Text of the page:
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Designing Microsoft’s Azure Machine learning platform.

July 2018 to date

Reading time: 20 minutes

During the course of my work with the Azure Machine learning platform, I have been responsible for driving the end to end design experiences for thefollowing feature areas

Automated ML

Machine learning authoring tool for users new to machine learning.


Ensuring compliance with WCAG 2.1 standards. 


Virtual machine configurations to run jobs 


Code based authoring tool for Machine learning professionals

Linked services

Supporting external integrations with Azure Machine learning

Global search

Defining the search experience to search across all assets to enhance discoverability

Data management

Simplifying the data ingestion process in Azure Machine learning.


Building a collection of public and private assets for easy reuse.

Design systems

Defining the style and interaction design patterns for custom components built in the platform. 

I like to describe my work in three ACTS

Act one

July 2018 to December 2019

Establishing a design system

When I joined the Azure machine learning team, the platform was just was being built as an external platform outside the azure portal.Since we had a number of custom components which were not handled by Microsoft’s fluent design system, my first focus was to establish a common component library for the development team in terms of interaction patterns and handling edge cases. This was required as the initial move from the Azure portal was just a “lift and shift” and the primary focus was on ensuring existing features were supported.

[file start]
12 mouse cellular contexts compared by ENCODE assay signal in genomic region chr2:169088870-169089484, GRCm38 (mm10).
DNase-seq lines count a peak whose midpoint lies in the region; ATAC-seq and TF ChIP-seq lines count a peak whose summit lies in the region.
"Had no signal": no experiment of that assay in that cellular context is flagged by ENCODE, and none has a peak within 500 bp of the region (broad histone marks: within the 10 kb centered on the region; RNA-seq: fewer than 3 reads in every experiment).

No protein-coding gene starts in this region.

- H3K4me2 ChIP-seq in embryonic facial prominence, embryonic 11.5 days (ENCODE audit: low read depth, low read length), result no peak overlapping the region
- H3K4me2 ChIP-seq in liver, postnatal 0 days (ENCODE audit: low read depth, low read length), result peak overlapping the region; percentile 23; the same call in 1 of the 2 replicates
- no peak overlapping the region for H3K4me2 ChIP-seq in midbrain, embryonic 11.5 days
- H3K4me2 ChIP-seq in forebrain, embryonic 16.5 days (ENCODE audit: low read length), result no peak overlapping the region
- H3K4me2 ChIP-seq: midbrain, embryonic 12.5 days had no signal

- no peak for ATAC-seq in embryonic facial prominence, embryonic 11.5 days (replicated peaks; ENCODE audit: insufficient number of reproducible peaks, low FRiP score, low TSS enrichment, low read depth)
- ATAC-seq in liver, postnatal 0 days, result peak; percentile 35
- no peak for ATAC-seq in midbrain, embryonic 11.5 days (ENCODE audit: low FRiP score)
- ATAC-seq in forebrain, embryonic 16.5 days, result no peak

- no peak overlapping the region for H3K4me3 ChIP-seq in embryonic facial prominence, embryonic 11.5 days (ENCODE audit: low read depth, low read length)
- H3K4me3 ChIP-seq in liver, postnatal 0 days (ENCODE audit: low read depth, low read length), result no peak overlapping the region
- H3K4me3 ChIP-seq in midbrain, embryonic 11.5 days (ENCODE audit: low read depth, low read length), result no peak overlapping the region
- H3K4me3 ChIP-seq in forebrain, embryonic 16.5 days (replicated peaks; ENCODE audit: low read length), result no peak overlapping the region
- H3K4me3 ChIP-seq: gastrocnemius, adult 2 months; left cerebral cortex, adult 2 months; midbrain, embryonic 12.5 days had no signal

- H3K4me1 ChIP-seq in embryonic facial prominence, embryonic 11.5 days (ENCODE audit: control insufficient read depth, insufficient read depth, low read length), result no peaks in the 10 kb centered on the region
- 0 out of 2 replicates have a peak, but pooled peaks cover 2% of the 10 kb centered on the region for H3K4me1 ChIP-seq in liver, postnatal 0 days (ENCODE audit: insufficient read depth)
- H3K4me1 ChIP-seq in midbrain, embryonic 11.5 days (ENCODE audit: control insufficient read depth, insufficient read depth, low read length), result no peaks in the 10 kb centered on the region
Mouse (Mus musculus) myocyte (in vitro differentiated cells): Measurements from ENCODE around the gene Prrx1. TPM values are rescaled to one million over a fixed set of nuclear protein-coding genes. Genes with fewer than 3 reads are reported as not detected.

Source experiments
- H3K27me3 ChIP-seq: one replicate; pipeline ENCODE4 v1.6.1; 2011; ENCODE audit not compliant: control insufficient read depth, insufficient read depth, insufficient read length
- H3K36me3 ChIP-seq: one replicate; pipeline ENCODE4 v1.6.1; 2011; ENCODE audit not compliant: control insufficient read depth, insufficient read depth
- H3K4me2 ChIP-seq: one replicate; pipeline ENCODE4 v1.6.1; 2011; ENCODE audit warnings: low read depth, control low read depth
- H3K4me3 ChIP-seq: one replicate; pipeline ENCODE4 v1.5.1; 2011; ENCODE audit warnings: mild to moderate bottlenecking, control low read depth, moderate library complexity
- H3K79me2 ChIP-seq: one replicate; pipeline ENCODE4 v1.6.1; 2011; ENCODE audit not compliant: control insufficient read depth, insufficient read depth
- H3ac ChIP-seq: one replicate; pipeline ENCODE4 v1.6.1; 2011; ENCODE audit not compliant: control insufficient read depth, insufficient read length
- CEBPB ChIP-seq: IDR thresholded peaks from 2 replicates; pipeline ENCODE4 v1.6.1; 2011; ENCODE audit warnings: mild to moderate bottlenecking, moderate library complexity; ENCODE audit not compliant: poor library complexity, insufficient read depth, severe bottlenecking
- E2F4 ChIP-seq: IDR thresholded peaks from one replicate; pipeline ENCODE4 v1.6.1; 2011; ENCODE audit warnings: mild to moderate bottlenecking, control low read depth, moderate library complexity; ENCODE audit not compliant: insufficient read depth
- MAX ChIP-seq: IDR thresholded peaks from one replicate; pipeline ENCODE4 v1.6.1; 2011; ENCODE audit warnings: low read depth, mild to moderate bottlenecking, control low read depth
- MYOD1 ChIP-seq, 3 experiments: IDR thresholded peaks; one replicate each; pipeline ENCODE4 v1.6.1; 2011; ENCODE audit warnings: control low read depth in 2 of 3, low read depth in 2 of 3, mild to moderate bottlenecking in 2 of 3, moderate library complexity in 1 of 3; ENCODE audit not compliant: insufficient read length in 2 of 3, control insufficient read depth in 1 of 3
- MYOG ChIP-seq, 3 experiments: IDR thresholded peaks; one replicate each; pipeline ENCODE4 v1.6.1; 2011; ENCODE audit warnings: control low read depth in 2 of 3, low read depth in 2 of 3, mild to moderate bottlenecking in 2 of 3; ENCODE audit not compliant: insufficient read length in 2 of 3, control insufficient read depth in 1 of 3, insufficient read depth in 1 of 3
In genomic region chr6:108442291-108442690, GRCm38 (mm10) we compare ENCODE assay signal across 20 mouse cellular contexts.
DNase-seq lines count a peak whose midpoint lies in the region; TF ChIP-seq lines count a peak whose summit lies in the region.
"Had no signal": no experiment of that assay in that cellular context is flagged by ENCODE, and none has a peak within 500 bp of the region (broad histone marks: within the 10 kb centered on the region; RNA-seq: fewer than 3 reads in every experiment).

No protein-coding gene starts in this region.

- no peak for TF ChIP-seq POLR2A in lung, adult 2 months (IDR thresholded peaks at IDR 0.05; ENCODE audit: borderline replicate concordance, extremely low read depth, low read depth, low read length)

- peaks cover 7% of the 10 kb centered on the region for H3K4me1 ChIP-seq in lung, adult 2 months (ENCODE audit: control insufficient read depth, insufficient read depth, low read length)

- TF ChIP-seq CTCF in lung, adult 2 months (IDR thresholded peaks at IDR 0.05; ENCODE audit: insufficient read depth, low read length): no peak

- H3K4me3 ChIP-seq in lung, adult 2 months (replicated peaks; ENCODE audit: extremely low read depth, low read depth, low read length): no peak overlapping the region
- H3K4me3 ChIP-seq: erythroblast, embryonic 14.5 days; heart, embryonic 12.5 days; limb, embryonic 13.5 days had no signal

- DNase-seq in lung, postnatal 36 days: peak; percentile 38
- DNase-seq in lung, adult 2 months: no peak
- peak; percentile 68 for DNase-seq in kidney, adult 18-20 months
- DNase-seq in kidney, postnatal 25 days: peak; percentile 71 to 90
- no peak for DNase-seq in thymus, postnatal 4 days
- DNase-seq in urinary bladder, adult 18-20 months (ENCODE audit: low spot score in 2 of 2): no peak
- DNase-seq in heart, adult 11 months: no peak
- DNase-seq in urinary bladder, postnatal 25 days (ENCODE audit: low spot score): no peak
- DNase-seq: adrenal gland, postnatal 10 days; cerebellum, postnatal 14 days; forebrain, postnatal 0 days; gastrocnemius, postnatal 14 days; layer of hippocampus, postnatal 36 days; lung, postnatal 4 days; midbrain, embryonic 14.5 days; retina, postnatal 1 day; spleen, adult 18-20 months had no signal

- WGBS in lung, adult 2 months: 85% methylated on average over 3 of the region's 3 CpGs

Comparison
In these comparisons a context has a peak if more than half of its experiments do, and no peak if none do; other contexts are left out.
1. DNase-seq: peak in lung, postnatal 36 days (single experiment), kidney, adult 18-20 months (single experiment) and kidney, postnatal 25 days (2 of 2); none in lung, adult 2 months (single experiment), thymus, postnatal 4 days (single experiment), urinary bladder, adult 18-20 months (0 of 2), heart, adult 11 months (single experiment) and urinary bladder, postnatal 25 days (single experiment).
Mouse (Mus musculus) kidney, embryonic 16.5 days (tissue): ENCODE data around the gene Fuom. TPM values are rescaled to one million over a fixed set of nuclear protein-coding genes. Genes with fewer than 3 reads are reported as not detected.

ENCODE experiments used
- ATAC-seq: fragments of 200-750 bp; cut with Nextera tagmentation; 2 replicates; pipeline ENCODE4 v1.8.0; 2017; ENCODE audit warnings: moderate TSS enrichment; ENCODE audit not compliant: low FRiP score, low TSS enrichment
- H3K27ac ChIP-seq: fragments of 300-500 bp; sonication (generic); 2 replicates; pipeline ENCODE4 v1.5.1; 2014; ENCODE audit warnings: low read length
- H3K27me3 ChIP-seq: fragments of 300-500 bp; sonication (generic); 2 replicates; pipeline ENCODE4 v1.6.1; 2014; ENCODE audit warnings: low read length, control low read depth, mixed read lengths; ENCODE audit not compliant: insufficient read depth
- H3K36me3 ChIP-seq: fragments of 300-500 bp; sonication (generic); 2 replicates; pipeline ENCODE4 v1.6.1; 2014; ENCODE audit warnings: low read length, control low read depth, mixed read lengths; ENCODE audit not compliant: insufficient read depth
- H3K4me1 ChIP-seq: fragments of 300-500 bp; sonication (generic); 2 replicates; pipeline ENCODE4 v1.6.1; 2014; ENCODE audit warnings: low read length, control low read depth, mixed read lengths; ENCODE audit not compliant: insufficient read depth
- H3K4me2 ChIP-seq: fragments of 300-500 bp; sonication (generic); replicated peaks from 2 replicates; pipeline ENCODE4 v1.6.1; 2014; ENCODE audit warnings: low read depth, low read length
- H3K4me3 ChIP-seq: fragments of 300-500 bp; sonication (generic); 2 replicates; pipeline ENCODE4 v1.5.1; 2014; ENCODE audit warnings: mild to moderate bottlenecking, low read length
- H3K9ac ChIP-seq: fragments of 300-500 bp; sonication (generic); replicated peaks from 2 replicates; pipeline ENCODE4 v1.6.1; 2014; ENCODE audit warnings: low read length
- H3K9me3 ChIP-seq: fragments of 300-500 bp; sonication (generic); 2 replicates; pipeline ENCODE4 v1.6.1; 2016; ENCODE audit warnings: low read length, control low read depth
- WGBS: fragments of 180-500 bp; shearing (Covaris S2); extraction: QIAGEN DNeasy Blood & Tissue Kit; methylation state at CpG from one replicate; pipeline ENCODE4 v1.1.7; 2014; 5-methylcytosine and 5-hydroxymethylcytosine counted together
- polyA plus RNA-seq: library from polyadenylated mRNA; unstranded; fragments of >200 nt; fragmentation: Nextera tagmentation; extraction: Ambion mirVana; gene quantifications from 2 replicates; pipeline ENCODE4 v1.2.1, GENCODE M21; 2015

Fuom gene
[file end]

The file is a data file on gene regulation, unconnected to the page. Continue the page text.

Simplifying ML authoring for beginners

Also since Azure machine learning was just launching out, there was a strong push from management to build a simplified authoring experience for users with rudimentary data science skills to use the capabilities of AzureML to build an end to end pipeline without having to code. I worked with the PM team to define the end to end scenarios and drove the design of the end to end authoring experience for authoring experience known as Automated ML

Introducing Notebooks inside AzureML

Azure ML wanted to move away from the use of Jupyter Notebooks and move towards a fully integrated internal notebook experience with the AML portal. I drove the design experience for the entire AML notebooks experience inside and worked with Azure notebooks to build cross platform design patterns for our editing and cell experience. The highlight of this work was a presentation where Azure ML notebooks was shared with Bill Gates in a Microsoft investor presentation with some very positive feedback.

In addition, I worked with the research team to conduct usability studies on the experience in collaboration with the Azure notebooks team to identify points of improvement.

Some of the key highlights from the usability study were




Average satisfaction score


Issues filed as improvements


System Usability scale (SUS)

Act two

January 2020 to February 2021

Simplifying our virtual machine experience